Visibility in the digital age: Introduction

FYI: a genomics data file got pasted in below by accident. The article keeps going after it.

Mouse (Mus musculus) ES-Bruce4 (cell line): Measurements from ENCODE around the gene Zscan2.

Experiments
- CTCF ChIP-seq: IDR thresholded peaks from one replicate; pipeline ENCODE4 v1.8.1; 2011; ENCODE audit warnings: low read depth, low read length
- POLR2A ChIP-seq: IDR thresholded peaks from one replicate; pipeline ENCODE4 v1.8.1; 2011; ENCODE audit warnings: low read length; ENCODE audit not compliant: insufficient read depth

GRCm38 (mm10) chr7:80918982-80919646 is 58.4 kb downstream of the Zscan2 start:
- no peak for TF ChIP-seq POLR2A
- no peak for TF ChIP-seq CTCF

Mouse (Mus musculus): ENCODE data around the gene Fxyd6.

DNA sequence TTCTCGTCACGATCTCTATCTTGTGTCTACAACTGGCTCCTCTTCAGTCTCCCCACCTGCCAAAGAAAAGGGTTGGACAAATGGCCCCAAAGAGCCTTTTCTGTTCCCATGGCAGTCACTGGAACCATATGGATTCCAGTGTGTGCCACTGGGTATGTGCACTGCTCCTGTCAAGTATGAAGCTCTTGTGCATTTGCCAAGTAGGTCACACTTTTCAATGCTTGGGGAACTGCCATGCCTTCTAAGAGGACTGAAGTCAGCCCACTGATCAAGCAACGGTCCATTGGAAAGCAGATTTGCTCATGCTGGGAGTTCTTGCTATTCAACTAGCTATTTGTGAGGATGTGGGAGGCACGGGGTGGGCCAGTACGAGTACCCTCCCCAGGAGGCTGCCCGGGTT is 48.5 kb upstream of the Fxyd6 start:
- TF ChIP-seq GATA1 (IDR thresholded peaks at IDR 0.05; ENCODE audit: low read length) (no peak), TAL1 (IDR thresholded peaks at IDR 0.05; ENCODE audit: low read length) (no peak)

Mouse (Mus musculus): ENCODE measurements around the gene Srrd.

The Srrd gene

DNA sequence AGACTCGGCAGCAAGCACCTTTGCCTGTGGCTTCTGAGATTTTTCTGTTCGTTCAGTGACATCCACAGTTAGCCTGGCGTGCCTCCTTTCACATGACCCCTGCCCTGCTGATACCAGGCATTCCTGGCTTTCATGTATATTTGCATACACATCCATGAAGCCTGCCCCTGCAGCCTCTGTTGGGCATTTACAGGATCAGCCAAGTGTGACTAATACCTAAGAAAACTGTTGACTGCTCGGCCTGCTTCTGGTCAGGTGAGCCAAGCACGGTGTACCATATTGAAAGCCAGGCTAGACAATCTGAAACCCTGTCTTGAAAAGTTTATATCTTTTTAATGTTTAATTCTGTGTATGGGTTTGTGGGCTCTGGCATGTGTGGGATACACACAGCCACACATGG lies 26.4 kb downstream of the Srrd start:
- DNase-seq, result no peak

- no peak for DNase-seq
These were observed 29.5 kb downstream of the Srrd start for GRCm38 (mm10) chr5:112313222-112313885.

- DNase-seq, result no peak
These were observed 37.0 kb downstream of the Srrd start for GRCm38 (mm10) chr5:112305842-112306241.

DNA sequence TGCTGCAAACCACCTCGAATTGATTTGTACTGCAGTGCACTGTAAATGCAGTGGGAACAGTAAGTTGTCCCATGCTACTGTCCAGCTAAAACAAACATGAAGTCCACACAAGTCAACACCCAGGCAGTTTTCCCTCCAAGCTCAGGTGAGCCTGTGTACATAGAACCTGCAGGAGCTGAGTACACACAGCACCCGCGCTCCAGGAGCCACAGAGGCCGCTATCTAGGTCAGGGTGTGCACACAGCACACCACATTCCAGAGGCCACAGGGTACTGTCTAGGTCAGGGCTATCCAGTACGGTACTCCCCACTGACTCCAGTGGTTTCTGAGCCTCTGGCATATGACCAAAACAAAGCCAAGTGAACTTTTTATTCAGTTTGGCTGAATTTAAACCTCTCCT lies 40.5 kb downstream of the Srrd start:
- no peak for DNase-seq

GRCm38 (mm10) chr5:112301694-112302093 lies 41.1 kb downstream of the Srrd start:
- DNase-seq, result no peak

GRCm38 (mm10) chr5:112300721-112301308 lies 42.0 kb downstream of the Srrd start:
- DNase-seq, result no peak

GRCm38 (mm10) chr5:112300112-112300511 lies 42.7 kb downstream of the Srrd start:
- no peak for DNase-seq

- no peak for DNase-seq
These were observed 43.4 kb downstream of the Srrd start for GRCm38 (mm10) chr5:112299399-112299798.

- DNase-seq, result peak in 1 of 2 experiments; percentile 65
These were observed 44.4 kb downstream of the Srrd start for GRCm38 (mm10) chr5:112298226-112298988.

In the digital age, calls for transparency and openness as well as for privacy and confidentiality prevail: Struggles for visibility occur simultaneously with conflicts regarding invisibility and hidden battles for power and privileges of interpretation. Concerns about a loss of digital self-determination exist, just like those regarding the “right to be forgotten” or the right to become invisible and unseen. While the idea of a “transparent user” – as the ultimate notion of (in)voluntary visibility – has caused a broad outcry in society and in scientific debates a few years ago (Palfrey & Gasser, 2008), the discussion has shifted toward considerations of Internet governance and regulation (Camenisch, Fischer-Hübner, & Hansen, 2015). Brighenti (2010, p. 109) has pointed out that visibility has long been one of the key aspects “associated with the public sphere” and that in today’s digitized publics, the “project of democracy can no longer be imagined without taking into account visibility and its outcomes” (Brighenti, 2010, p. 189). Visibility and invisibility, along with their societal outcomes, are increasingly being discussed and analyzed, as they are becoming important dimensions in the accurate description and explanation of digital communication.
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